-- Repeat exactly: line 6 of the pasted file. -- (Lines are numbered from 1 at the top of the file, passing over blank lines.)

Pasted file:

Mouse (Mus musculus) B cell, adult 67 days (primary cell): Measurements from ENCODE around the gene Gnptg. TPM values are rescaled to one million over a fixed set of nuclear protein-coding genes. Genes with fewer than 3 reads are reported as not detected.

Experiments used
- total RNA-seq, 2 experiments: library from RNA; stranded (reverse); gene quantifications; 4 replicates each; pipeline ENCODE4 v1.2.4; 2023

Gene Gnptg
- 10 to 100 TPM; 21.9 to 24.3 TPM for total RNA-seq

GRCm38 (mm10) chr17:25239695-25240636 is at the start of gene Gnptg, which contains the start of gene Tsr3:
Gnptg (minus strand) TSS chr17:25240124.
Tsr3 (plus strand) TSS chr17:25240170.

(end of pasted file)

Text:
GRCm38 (mm10) chr17:25239695-25240636 is at the start of gene Gnptg, which contains the start of gene Tsr3: